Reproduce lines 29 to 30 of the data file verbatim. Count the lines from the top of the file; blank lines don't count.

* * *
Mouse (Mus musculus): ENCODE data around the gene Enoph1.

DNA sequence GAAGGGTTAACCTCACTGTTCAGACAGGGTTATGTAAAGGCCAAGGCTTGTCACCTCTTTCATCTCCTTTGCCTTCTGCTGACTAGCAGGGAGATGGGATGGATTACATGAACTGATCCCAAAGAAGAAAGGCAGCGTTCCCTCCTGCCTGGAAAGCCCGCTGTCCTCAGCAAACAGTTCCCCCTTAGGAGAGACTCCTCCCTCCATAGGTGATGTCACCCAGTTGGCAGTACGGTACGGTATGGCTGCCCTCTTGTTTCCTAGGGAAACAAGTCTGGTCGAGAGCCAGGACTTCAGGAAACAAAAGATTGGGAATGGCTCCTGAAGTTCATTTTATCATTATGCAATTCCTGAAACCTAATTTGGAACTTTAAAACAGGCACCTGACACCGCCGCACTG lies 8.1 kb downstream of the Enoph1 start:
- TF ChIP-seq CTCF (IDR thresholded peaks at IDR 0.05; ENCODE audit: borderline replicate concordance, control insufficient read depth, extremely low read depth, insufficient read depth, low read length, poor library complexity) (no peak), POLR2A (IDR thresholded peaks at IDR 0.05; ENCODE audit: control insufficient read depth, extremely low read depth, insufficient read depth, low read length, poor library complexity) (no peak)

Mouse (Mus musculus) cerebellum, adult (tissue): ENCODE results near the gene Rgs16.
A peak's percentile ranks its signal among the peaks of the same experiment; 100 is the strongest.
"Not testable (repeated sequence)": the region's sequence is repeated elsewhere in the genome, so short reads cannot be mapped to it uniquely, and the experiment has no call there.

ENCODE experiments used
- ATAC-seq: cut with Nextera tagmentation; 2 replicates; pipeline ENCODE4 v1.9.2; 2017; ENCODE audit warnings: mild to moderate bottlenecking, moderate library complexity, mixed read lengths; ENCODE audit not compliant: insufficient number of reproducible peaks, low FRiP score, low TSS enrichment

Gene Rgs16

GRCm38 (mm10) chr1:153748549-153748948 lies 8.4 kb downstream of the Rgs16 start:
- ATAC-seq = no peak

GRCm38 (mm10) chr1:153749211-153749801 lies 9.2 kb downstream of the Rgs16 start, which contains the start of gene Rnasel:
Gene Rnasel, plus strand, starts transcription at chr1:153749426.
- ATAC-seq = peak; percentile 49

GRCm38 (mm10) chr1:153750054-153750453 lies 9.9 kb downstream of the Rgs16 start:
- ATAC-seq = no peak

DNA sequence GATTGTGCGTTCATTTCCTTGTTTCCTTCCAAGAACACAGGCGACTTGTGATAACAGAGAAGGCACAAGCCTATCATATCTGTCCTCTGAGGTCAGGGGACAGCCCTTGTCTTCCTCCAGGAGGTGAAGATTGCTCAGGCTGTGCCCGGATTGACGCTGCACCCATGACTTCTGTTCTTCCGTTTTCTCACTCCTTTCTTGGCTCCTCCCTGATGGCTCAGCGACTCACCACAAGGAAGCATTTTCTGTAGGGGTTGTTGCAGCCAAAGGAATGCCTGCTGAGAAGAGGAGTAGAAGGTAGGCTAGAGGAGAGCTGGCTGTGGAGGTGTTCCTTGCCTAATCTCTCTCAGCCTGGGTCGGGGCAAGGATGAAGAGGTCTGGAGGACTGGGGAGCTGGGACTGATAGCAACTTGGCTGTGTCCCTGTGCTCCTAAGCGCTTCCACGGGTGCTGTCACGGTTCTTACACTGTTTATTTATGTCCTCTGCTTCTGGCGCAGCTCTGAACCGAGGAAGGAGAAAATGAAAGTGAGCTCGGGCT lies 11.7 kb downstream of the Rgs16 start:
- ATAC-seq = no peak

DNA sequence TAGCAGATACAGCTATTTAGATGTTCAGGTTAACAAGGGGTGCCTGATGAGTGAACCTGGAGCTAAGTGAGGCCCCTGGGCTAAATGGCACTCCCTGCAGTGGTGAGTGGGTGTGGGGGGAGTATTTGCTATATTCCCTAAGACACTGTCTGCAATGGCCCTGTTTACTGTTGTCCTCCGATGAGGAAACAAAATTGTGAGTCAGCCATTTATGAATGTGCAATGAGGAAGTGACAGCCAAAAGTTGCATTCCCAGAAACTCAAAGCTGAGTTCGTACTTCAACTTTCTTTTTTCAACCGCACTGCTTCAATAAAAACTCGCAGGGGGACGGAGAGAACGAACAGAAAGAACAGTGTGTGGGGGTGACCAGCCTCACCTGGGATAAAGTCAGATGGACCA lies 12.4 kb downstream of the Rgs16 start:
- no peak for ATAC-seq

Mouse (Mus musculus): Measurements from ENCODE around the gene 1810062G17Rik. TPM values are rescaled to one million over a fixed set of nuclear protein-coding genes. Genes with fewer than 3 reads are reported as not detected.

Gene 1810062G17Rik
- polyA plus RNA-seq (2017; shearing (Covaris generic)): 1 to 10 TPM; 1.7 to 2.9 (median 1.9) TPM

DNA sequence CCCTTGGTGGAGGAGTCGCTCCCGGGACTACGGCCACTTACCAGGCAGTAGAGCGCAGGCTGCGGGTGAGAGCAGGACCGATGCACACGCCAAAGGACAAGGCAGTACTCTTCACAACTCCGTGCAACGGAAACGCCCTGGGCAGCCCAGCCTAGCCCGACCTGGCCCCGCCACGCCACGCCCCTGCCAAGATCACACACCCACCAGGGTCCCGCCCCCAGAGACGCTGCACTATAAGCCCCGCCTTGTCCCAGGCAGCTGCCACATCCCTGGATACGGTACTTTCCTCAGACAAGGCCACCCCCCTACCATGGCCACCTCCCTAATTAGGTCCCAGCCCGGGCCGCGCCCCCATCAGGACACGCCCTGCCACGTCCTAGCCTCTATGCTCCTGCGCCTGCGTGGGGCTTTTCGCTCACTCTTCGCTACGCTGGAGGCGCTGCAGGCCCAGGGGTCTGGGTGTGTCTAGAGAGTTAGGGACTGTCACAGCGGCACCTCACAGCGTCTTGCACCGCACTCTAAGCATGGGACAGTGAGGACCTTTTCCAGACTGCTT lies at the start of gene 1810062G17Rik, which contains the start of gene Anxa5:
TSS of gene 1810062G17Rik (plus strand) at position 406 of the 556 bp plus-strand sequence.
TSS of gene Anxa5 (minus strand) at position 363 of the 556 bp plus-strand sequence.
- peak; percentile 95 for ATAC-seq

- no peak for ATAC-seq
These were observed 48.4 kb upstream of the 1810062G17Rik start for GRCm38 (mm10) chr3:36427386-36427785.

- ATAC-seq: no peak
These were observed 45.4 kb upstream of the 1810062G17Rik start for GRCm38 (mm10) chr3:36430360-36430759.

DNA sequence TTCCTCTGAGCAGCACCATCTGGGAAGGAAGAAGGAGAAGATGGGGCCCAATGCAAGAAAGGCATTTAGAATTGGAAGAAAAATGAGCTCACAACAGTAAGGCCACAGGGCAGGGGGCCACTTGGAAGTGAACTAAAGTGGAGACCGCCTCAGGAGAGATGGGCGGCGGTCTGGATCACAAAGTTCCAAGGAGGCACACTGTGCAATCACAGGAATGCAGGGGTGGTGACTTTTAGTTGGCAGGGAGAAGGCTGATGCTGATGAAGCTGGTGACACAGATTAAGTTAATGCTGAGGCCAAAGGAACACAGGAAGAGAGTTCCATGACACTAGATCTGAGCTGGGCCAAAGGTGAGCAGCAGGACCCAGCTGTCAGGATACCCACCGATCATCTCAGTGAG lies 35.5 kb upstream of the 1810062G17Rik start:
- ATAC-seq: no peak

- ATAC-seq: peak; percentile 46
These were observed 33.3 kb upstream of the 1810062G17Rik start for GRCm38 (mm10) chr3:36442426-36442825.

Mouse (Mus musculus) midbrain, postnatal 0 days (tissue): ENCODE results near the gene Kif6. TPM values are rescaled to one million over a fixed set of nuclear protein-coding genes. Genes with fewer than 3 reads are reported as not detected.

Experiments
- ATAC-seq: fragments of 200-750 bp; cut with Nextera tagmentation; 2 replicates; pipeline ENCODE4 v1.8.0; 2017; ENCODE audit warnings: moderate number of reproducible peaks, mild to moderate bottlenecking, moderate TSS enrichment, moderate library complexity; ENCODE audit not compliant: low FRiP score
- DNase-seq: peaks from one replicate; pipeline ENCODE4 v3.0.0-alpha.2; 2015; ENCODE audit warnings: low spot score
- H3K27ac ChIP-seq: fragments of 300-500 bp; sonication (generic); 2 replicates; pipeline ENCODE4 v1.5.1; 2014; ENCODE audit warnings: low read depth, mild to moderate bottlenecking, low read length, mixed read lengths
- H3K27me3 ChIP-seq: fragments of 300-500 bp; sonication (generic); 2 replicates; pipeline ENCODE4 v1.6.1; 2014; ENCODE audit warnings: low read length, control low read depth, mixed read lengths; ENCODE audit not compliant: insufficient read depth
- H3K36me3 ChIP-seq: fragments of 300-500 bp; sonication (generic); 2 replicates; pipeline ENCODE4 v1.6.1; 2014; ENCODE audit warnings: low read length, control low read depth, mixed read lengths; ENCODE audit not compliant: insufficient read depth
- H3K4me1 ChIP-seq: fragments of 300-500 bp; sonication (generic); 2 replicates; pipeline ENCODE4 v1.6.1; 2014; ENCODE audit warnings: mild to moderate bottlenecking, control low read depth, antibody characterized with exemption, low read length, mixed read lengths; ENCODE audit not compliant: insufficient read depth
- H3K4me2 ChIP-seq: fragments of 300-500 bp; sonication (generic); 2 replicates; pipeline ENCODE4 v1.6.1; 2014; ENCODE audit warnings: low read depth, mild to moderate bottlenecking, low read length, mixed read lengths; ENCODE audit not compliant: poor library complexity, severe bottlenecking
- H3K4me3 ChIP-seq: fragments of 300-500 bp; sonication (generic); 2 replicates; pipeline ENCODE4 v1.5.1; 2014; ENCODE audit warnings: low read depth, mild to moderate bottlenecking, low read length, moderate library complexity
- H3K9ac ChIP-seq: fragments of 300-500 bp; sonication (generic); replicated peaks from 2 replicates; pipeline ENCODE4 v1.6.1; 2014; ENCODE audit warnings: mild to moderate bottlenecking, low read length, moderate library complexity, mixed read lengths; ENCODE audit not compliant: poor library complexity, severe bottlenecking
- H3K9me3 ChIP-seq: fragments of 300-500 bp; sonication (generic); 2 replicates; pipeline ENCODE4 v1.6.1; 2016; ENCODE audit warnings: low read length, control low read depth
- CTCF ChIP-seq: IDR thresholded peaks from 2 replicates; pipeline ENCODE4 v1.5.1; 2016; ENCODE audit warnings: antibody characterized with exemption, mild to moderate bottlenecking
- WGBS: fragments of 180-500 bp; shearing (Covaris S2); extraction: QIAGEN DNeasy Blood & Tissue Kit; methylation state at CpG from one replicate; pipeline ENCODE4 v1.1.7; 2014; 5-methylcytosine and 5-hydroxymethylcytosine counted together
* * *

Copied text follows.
These were observed 48.4 kb upstream of the 1810062G17Rik start for GRCm38 (mm10) chr3:36427386-36427785.

- ATAC-seq: no peak